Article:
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Most Potential Nichols Jurors Aware of Case

Jury selection resumed Tuesday for the state murder trial of Oklahoma City bombing (search) conspirator Terry Nichols' (search) as prospective jurors were called into the judge's chambers for questioning.

An initial panel of 42 prospective jurors was culled from a group of about 150 people Monday as attorneys started the lengthy the task of picking 12 jurors and six alternates to decide Nichols' guilt or innocence on 161 counts of first-degree murder.

Fifteen of the 42 were excused Monday and 19 passed the prescreening process conducted privately in District Judge Steven Taylor's chambers.

The remaining eight in that group were brought in for interviews Tuesday, and more prospective jurors were expected to join the process. Jury selection is expected to take about two weeks, and the trial will last four to six months.

Although most questions were posed behind closed doors, an initial line of questioning in open court revealed one of the trial's biggest obstacles: whether Nichols can receive a fair trial in Oklahoma.

When Taylor asked for a show of hands, all 42 people selected for the initial group Monday indicated they knew something about the case. Nichols, already serving a life sentence on federal charges for the Oklahoma City bombing, could get the death penalty if convicted on state charges.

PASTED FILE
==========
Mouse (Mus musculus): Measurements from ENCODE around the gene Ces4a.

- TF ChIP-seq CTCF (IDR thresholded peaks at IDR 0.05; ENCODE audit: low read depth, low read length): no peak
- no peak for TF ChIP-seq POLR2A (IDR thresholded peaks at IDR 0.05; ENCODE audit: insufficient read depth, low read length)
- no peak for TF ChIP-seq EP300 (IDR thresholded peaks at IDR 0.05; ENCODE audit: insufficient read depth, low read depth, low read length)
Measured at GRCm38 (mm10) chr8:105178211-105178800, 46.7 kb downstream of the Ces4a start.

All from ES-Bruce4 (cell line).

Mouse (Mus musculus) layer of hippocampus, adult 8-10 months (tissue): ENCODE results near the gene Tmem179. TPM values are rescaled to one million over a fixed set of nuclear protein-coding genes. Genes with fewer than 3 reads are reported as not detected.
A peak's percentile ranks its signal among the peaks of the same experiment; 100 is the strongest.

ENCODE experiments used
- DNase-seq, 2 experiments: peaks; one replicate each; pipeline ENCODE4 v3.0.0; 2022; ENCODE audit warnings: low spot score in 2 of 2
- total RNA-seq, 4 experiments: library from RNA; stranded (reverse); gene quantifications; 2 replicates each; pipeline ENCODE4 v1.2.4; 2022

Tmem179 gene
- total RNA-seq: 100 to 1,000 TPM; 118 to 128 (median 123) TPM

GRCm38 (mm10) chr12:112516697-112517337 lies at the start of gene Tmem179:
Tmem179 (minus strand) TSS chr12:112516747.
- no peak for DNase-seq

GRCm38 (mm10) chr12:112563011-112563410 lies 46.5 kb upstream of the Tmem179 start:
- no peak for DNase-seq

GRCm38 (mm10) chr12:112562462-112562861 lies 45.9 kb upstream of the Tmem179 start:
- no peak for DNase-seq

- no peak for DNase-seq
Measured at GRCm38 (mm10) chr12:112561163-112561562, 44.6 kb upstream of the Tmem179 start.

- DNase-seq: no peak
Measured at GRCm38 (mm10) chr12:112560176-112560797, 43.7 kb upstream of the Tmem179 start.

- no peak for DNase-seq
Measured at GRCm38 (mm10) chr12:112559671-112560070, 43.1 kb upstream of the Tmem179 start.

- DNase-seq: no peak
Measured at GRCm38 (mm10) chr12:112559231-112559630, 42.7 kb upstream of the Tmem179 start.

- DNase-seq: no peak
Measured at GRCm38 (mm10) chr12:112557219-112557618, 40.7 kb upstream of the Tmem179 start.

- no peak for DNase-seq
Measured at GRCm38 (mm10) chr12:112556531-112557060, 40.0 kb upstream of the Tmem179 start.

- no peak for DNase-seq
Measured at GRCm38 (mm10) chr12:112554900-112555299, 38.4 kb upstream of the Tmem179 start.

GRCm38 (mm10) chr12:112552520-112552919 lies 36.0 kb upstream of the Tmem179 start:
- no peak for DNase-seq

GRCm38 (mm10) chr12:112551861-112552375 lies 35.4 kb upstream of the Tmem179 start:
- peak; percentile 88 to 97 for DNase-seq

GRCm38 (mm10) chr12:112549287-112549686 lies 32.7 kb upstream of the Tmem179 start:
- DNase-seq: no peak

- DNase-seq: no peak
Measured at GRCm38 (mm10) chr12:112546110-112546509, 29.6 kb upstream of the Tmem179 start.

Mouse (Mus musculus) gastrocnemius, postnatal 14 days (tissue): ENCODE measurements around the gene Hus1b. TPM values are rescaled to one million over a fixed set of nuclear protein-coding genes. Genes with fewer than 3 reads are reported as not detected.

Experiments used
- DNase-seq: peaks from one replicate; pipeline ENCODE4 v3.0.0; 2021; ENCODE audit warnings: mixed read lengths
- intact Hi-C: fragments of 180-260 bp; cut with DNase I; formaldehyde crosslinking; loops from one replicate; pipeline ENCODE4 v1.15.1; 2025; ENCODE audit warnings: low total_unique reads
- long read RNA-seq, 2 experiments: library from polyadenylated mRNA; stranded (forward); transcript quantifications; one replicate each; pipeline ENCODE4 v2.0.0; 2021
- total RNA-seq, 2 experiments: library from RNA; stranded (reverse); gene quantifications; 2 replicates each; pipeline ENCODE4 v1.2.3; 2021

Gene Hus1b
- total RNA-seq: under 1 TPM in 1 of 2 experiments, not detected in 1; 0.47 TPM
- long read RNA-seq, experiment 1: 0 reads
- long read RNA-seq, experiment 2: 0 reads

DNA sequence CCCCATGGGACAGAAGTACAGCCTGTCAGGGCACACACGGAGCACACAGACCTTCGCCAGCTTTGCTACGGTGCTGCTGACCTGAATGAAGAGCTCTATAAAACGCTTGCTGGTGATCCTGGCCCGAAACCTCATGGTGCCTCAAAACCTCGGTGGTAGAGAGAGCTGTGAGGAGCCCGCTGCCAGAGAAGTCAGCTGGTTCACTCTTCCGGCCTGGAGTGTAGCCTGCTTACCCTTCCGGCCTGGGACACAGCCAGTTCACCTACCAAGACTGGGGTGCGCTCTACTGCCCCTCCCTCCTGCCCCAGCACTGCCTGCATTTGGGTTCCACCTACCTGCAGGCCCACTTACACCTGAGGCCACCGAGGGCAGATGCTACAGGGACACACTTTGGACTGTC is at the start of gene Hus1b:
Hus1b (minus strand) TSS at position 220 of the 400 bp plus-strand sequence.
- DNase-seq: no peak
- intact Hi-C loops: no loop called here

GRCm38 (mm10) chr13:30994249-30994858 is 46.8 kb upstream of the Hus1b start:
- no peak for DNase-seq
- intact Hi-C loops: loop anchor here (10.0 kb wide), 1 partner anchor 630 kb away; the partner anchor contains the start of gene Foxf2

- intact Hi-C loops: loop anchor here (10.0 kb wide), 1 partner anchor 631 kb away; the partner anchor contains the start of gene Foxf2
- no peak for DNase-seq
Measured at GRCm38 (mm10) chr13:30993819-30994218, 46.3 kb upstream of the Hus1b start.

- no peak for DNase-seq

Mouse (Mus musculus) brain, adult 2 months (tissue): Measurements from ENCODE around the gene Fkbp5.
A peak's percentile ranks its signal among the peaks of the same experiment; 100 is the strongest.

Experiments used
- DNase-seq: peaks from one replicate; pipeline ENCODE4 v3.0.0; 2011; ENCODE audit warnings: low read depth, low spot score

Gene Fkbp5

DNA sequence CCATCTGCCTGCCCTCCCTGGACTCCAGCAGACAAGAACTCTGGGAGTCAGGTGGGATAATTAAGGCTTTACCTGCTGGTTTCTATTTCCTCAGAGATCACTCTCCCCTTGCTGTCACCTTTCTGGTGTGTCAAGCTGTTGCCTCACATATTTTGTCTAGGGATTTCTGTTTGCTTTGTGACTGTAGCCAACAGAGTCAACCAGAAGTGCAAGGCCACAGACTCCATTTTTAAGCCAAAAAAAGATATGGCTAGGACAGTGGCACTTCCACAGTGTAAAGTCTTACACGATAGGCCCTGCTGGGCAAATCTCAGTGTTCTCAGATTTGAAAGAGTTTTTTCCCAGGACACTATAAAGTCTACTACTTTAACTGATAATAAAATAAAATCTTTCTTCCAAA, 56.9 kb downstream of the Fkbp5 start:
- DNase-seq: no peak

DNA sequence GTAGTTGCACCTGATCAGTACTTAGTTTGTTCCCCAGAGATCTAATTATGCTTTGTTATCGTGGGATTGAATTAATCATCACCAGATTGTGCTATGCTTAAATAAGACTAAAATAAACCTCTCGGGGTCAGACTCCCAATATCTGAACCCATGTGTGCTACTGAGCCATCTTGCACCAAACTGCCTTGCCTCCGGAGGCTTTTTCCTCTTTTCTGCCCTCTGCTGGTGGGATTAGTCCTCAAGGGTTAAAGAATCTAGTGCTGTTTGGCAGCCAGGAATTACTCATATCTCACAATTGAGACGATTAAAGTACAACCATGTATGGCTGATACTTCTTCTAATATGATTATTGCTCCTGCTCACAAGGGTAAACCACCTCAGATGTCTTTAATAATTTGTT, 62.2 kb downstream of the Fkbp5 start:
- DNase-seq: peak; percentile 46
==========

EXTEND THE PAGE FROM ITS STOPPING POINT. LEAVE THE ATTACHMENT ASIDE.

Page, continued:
Defense attorneys have argued that pretrial publicity about Nichols and the April 19, 1995, bombing of the Oklahoma City federal building make it impossible to find impartial jurors anywhere in the state.

"The fact that all of you have heard about the case will be the basis for a lot of questions," Taylor told the jury panel. "Can you set aside what you saw and heard?"

Some prospective jurors who were excused indicated they could not.

"I didn't feel I was a fit juror," said Jeffrey Duane Smith, 41, of McAlester. "He was found guilty of his charges federally."

"I had already formed an opinion about his guilt. And I stated that," Charles Battles, 54, of McAlester, said as he walked away from the Pittsburg County courthouse after being excused. "I was pretty solid about it."

One prospective juror was arrested and charged with public intoxication after appearing unsteady and groggy when he returned from lunch, said Richard Sexton, Pittsburg County chief sheriff's deputy.

Nichols was convicted on federal involuntary manslaughter and conspiracy charges for the deaths of eight federal law enforcement officers in the bombing that killed 168 people.

Now Nichols faces 161 counts of first-degree murder for the deaths of the 160 other victims and the fetus of one victim. Nichols' case was moved from Oklahoma City to McAlester, about 130 miles away, to help ensure a fair trial.

Prosecutors say Nichols helped co-conspirator Timothy McVeigh acquire components for the fertilizer-and-fuel-oil bomb, helped McVeigh build the bomb and robbed an Arkansas firearms dealer to finance the attack.

McVeigh was convicted on federal murder charges and executed in 2001.